The lesson this week concludes our study of the Holy Spirit. It is fitting that this last lesson asks us to think about the Holy Spirit and the last days.
In the Bible, time is viewed as being linear. It has a starting point, and it moves to an ending point. For planet earth, that starting point is creation. The ending point is a day of destiny. Scripture talks of the end as a time when the kingdoms of man will give way to the Kingdom of God. This occasion is predicted to be cataclysmic. The Kingdom of God will destroy all others. The earth will be in ruins when it is over. Life as we know it will be done. The wicked will be lost, the believers saved.
It should not surprise us that, as the end approaches, the Holy Spirit is predicted to be particularly active. If it is God ’s intention to save humanity, and if the coming of the Kingdom in verity represents the great divide, it makes sense in every way that as the day approaches, God will work in a superior manner to make sure all people are properly informed and warned. Anything less than that would seem contrary to God’s grand designs for planet earth.
The most pertinent text to this issue is the one listed above, from the Prophet Joel. Joel predicts that “afterward” the Spirit will be poured out with great measure. He will come upon “all flesh” sons, daughters, old men, young men, servants, and handmaids.
It is very interesting that at Pentecost, after the Holy Spirit had come down on the believers in a particularly marked manner, Peter concluded that what he was seeing was the fulfilment of Joel’s promise. Peter announced this fulfilment, though he contextualized it in a slightly different manner saying not “afterward,” but “in the last days…” Peter saw the descent of the Spirit at Pentecost as a sign that they were in the last days and God was beginning to have the Holy Spirit do its final work.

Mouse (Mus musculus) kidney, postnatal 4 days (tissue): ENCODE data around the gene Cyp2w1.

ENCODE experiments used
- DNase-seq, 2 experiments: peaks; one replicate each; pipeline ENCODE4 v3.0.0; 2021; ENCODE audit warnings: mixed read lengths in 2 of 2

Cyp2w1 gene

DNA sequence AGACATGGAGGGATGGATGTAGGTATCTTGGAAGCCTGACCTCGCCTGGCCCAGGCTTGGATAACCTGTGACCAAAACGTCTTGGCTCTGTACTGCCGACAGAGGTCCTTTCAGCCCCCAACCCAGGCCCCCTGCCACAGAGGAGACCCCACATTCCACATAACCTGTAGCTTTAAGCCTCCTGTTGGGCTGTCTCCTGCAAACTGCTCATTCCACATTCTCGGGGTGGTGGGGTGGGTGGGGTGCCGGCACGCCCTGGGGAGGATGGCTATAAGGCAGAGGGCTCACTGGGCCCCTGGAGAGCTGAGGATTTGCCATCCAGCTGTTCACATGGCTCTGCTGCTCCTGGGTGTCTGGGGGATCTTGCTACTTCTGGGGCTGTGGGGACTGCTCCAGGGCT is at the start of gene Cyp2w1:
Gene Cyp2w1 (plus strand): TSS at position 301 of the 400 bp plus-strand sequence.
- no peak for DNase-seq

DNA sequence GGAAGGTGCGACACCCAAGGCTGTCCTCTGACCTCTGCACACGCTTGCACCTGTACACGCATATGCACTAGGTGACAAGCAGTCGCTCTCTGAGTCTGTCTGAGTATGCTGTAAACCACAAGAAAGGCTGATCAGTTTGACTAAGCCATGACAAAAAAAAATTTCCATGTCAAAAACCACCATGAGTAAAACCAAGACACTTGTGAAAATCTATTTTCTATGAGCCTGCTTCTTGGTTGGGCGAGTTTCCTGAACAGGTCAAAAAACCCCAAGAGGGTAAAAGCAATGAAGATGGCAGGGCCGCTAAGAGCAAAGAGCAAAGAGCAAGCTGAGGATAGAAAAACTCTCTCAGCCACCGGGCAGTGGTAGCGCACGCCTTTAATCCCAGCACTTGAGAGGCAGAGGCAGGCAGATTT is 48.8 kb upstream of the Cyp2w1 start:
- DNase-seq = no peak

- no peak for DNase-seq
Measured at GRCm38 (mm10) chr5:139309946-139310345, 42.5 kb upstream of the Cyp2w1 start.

We know by now that Peter was not right, for the end has not yet come. So, what to make of this promise.
It is helpful to bring to mind the early and latter rain situation that pertained in Palestine. Some rains came early and helped germinate the seed. Other rains came later to help mature the crop. The coming of the Holy Spirit is couched in a similar metaphor. We might expect, then, that prior to the coming of Jesus, we will see a greater incidence of what happened at Pentecost. Pentecost was a harbinger of things to come.
Revelation 18 indicates that the effects of the workings of the holy Spirit will result in a loud cry going out to the inhabitants of earth, preparing them for the coming of the Lord.
Questions for Discussion:
- What do you think human bings can do to hasten the fulfilment of Joel’s prediction?
- What do you think of Peter’s changing the context of Joel’s prophecy, changing the time from “afterward” to “the last days.”
- Do you think the loud cry has gone out, or is it yet to come